Obedience, Idolatry, and the Law – Deuteronomy 4

Read the Passage: Deuteronomy 4

Call to Obey (4:1–14)

After reviewing the previous forty years of history in Deut. 1–3, Moses began his final instructions to Israel by calling the people to obey the law. Over the next twenty-six chapters, Moses would reiterate the moral law of God (cf. Deut. 5) and explain its application to the nation (cf. Deut. 6–30). In calling Israel to obedience, Moses warned the people not to add to nor to take away from the Word of God, a command he would reiterate at Deut. 12:32 (cf. Rev. 22:18–19). Moses then reminded the nation about the events of Num. 25:1–9 where some of the people sinned by worshiping Baal of Peor. On this occasion the Lord sent a plague that killed more than twenty thousand people. Paul later appealed to this event as he wrote, “We must not indulge in sexual immorality as some of them did, and twenty-three thousand fell in a single day” (1 Cor. 10:8).

In Deut. 4:5–6 Moses informed the nation that one of the reasons why they needed to keep the law is because of the flourishing it produces, which would be attractive to others. These onlookers, then, may be moved to praise God. Given this phenomenon, in Deut. 4:7–8 Moses posed two rhetorical questions to remind the nation about their favored status and their privileged position as being God’s people who possessed the law of God (cf. Rom. 3:1–2). Israel, writes Moses, was blessed in that they could freely approach God and they knew what He desired. Observe that Paul would later refer to believers as being “Abraham’s seed, and heirs according to the promise” (Gal. 3:29), even calling the church “the Israel of God” (Gal. 6:16). Peter, too, would later refer to believers as being “a chosen generation . . . a holy nation, God’s own special people” (1 Pet. 2:9).

Warning about Idolatry (4:15–40)

Deut. 4:15–40 is a lengthy passage in which the people are warned about the dangers of engaging in idolatry. Moses begins this passage by appealing to the first and second commandments. While he would later quote all the Ten Commandments in Deut. 5:1–22, here in Deut. 4:15–20 Moses only cites the beginning of the moral law, for the first table of the moral law is foundational for the second, and the first command is the root of the nine that follow. In Deut. 4:21–24 Moses mentions his own sin of striking the rock at Kadesh. It may seem strange that Moses would reiterate his error here, as it was already recorded at Num. 20:1–13; 27:12–14; and Deut. 1:37. However, it seems likely the reason why Moses mentions his sin here is that he is acknowledging that his sin at Kadesh was a violation of the first commandment—that is, by indulging his own anger, Moses had actually worshiped himself.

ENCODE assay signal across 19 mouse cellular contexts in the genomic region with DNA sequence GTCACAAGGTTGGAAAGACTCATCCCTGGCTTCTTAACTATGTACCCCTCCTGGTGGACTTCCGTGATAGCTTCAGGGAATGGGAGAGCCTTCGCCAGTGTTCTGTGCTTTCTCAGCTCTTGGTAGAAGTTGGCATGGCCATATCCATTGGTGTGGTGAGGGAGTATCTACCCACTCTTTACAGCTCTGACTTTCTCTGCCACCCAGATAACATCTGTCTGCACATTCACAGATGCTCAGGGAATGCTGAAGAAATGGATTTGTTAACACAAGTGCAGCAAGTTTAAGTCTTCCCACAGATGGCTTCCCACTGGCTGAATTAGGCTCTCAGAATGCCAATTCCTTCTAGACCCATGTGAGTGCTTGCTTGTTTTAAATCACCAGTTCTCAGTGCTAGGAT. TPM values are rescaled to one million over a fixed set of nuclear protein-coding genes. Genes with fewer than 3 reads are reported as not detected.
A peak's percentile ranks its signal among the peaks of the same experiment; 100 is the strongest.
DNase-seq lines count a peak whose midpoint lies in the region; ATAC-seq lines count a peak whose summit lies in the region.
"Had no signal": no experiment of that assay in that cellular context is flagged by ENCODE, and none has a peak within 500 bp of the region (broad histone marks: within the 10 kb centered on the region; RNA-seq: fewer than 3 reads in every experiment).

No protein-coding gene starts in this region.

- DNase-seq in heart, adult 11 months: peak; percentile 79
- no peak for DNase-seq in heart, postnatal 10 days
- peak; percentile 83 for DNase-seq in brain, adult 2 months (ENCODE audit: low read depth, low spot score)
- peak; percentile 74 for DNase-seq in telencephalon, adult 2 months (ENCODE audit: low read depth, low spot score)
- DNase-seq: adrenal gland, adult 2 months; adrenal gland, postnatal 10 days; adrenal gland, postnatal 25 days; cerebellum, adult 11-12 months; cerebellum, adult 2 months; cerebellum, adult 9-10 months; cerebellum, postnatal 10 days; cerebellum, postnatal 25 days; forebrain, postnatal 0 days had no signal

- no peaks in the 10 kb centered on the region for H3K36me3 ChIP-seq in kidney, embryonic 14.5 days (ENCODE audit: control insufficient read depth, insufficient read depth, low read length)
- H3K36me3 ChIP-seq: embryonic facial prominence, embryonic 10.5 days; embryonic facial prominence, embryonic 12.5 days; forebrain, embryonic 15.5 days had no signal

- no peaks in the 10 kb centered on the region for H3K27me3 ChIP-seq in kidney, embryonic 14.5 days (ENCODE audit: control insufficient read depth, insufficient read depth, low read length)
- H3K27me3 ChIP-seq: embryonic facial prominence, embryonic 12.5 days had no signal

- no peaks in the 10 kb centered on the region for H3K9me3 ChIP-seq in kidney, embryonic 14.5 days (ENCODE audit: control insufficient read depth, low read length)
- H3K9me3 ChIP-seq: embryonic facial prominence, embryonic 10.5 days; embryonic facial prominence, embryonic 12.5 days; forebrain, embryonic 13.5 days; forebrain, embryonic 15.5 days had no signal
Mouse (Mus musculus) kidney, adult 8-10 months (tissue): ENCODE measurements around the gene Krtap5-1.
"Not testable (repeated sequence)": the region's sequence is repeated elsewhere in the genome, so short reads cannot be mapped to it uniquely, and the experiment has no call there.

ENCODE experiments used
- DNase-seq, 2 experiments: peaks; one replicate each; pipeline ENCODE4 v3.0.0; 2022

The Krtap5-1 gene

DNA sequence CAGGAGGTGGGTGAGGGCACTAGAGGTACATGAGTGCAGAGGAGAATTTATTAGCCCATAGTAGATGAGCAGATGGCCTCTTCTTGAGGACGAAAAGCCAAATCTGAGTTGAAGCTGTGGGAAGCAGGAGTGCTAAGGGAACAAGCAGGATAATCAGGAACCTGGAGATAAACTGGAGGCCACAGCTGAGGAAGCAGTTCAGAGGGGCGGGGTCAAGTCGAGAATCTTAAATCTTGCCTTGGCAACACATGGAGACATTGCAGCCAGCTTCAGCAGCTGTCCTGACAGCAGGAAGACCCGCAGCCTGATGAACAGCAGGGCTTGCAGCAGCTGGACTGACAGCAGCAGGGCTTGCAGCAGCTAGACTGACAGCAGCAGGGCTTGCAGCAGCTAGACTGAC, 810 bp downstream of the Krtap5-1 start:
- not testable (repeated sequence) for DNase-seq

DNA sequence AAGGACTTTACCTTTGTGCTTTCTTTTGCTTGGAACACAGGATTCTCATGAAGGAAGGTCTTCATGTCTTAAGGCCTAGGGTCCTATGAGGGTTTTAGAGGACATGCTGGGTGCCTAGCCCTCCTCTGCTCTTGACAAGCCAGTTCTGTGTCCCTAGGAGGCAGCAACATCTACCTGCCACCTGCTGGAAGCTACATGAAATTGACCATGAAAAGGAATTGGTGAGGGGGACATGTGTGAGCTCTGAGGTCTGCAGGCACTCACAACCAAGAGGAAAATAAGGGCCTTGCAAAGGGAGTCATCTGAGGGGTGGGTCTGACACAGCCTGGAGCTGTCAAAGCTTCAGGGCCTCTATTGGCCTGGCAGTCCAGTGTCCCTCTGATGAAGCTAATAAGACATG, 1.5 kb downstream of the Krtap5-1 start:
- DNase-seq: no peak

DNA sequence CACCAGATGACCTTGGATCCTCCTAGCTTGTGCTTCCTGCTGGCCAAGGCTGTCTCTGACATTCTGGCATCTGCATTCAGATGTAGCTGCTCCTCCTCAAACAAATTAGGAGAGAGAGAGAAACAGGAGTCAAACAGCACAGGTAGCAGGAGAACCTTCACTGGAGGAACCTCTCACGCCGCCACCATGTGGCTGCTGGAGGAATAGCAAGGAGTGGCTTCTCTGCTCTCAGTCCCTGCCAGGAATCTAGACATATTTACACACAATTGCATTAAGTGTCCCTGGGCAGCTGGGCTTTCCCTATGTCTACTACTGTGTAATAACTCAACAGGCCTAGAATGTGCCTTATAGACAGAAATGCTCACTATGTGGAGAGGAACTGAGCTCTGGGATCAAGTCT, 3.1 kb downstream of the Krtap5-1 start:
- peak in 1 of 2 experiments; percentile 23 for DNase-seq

Moses’ teaching at Deut. 4:25–28 is realistic, but discouraging, as here Moses writes that the people will “act corruptly . . . and do evil in the sight of the Lord your God to provoke him to anger” (Deut. 4:25). The result of this inevitable sin, teaches Moses, is that the people will die young, be destroyed, experience exile, and engage in idolatry (cf. Deut. 4:26–28). While Moses was a prophet (cf. Deut. 34:10), his prediction of Israel’s future apostasy in this passage is best viewed not as a prophecy, but as a simple recognition of human nature. By way of encouragement, in Deut. 4:29–31 Moses writes about the forgiveness that is freely available to God’s people, “for the Lord your God is a merciful God” (Deut. 4:31). At Deut. 4:32–40, in a similar manner to Deut. 4:1–14, Moses writes about the uniqueness of Israel’s position and he calls them to obey the moral law.

Introduction to the Law (4:41–49)

At Deut. 4:41–43 Moses briefly comments about the cities of refuge that were set up on the eastern side of the Jordan River. Here we learn that there was one city designated as a city of refuge within the territory of each of the eastern tribes. Note that the concept of cities of refuge had first been introduced in Exod. 21:13 and explained more fully by God in Num. 35:9–28. Details about the cities of refuge for the western tribes are given in Deut. 19:1–13, with the concept again addressed in Josh. 20:1–9 as the people began to inhabit the land. In Deut. 4:44–49 Moses returned to his introduction of the moral law that he had begun earlier at Deut. 1:5. Indeed, the general purpose of the book of Deuteronomy is to explain the law to the nation of Israel, specifically teaching them how the moral law would relate to their daily lives as they dwelt within the Promised Land.

Application Questions:

  1. If you knew that your death was imminent, and you had opportunity to do so, what final words would you speak to those to whom are you the are closest?
  2. In what ways do Moses’ exhortations to Israel about keeping the law relate to the duty of the church to keep God’s moral law?
  3. Since it had already been mentioned three times in Scripture, at Deut. 4:21–24 why does Moses again refer to his prior sin at Kadesh?
  4. Given that Moses calls Israel to obedience in Deut. 4:1–14, 32–40, why does he predict their sin and rebellion in Deut. 4:25–28 (cf. Rom. 8:1–4)?
  5. Spiritually speaking, whose history is being recorded and reviewed in the book of Deuteronomy? Is there a future for ethnic Israel (cf. Rom. 11:1–36)?